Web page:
choy sum with oyster sauce

I love simple to cook dishes. And with vegetables, I like them quickly cooked so as to retain the texture and nutrition. Hence, this dish is one of my favourites. Choy Sum (sometimes known as Chinese Mustard Leaves or Chinese Flowering Cabbage or Sawi) is one of the most popular leafy greens available in markets in South East Asia. It can be cooked and eaten on its own or cooked with other ingredients.

In most chinese restaurants (especially those in Malaysia), you can order this dish but the price which they charge (approximately RM6.00 and above for a plate) does not justify the price of Choy Sum and the ease of preparation. It’s like getting ripped off. If you can get them from the market, you can cook this dish by your self at home. As long as you know how to boil water and fry “something”, you can be a chef just like those at chinese restaurants.

This is the recipe for Choy Sum with Oyster Sauce



  • Choy Sum (amount up to you really, just wash them thoroughly. Then, pluck and separate the stem from the leaves. For the thicker part of the stem, try to remove the “skin” using a knife)
  • About 5 bulbs of shallots and / or garlic (slice shallots or finely chopped garlic)
  • 1/2 teaspoon of salt + 1 tablespoon of palm oil
  • 3 tablespoons of palm oil (for frying)
  • Water for boiling



  • Oyster sauce (amount up to you)



Heat up 3 tablespoons of palm oil in a wok and fry the shallots or garlic till golden brown. Remove fried shallots / garlic and set aside. Keep the oil separately.

Meanwhile, bring water to boil in a pot. Once it starts boiling, add salt and 1 tablespoon of palm oil. Allow water to boil briskly.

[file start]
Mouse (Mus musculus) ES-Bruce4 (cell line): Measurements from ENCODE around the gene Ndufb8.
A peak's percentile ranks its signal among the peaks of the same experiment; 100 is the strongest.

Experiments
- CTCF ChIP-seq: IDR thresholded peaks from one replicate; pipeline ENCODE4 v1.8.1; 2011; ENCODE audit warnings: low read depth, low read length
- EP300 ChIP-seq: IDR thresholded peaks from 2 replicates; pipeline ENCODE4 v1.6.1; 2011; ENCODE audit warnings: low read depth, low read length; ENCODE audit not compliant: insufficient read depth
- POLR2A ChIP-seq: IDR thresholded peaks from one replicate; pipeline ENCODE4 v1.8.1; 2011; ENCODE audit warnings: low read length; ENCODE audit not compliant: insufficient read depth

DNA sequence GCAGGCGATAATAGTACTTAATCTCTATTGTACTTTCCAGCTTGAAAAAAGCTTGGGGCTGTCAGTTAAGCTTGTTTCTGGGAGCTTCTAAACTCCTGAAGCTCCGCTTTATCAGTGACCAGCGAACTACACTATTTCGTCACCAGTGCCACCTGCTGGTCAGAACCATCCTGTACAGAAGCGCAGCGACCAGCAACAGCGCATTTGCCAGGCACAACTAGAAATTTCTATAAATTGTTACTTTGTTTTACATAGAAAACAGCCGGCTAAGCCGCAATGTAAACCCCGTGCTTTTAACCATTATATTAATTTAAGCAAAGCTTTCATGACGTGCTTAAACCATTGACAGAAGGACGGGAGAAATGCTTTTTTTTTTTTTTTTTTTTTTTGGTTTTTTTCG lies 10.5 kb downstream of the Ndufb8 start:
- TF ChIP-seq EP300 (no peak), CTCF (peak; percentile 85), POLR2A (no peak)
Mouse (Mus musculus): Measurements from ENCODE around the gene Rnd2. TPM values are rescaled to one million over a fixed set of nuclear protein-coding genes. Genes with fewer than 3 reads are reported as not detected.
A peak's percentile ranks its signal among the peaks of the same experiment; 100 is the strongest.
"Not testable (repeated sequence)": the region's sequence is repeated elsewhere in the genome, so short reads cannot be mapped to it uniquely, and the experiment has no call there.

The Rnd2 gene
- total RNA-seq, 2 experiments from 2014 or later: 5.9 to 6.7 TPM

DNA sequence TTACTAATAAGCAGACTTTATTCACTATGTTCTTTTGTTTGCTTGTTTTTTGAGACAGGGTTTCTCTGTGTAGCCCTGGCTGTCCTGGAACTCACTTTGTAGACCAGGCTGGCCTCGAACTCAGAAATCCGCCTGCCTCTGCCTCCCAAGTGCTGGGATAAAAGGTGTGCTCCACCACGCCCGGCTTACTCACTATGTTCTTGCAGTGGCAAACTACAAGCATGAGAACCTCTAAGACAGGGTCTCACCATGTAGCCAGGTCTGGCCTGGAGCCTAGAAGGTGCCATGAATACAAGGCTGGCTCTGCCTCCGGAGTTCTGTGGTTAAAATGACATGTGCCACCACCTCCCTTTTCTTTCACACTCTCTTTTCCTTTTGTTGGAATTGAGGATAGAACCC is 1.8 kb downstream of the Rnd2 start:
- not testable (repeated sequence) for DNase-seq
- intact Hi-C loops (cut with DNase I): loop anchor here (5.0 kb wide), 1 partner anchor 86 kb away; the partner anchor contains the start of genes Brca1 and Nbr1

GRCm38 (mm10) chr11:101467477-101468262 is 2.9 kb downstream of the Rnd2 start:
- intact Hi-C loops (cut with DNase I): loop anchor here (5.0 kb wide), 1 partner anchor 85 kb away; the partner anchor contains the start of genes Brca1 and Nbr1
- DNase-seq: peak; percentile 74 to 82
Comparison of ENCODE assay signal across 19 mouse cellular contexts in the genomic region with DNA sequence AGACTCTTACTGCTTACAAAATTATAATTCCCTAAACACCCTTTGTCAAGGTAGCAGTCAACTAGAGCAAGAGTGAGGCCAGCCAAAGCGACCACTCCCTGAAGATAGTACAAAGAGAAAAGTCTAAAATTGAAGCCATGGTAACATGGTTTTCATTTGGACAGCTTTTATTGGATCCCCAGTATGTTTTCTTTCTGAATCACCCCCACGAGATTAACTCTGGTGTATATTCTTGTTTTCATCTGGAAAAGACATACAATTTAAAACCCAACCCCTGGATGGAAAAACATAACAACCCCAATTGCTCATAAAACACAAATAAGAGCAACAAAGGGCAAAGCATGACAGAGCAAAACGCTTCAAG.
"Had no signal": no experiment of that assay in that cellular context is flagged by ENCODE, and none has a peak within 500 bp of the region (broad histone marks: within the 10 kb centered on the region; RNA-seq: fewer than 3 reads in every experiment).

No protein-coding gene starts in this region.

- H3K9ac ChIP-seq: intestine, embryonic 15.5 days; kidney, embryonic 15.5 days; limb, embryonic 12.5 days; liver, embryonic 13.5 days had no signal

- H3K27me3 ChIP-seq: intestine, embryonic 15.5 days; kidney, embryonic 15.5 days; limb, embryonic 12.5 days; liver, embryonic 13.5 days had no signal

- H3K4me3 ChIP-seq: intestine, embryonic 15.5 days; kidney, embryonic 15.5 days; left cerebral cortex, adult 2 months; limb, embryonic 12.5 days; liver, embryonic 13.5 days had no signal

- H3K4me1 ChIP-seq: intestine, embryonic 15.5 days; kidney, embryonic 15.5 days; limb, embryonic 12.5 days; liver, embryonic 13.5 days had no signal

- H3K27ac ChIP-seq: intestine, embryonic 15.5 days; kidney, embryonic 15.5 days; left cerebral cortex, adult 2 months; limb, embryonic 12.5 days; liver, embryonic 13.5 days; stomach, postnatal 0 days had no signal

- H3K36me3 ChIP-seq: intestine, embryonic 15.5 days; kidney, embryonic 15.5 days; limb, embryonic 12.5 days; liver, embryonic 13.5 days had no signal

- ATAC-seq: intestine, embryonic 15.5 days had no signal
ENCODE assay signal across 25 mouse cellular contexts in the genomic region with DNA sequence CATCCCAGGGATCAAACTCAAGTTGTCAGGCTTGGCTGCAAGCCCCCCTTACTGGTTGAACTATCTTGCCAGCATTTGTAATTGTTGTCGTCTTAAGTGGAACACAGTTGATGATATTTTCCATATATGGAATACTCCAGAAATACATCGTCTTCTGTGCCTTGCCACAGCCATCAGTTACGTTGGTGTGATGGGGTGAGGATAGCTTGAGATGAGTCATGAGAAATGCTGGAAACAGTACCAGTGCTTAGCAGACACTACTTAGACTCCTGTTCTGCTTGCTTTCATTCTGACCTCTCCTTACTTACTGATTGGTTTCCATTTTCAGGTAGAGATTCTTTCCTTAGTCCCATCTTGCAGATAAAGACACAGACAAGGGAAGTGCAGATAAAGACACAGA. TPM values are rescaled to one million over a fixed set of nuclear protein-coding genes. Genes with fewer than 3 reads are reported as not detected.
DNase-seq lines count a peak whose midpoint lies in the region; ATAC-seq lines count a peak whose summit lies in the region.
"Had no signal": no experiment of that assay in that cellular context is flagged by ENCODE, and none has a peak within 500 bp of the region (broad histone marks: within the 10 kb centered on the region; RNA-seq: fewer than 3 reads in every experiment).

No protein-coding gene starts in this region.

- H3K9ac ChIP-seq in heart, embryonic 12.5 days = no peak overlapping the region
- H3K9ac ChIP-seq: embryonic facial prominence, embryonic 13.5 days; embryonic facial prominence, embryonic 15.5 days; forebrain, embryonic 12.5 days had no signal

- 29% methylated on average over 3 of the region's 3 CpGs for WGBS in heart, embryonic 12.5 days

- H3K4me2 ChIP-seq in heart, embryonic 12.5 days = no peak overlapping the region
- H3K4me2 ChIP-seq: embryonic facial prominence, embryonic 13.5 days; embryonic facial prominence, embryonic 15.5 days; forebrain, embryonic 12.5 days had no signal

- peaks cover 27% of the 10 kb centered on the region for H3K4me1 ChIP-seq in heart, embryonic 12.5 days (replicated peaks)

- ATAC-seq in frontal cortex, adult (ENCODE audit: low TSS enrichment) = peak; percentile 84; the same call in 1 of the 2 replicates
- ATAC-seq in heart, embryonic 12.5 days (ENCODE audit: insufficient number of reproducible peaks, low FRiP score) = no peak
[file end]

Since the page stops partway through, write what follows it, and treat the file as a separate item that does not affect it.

Add choy sum stems into the boiling water. Add leaves approximately 15 seconds after that. Stir well to ensure even blanching.

Once leaves have turned dark green (which is really beautiful!), remove leaves and stem from pot and arrange on a plate.

Drizzle the oil (which was used to fry the shallots / garlic) over the cooked choy sum followed by oyster sauce and top it up with fried shallots / garlic.

Congratulations! You are now a certified chinese chef!



technorati tags: recipe vegetable blanching choy sum chinese malaysia tags: malaysia

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  1. 1
    July 1st, 2007 at 4:58 pm

    I’m not aware that choy sum is called chinese mustard leaves. I’ve always known choy sum as flowering greens, literally goes with any type of green vegetables that contain small yellow flowering greens in the center of the vegetables, ie. Bok “Choy Sum”, and Yu “Choy Sum”. Chinese mustard greens are known as Siu Gai Choy.

  2. 2
    July 2nd, 2007 at 10:01 am

    MeltingWok : That’s what I think it is called. I have a feeling that it is given different names by the non-chinese. When I was in Leicester, UK, it was known as Chinese Leaves!


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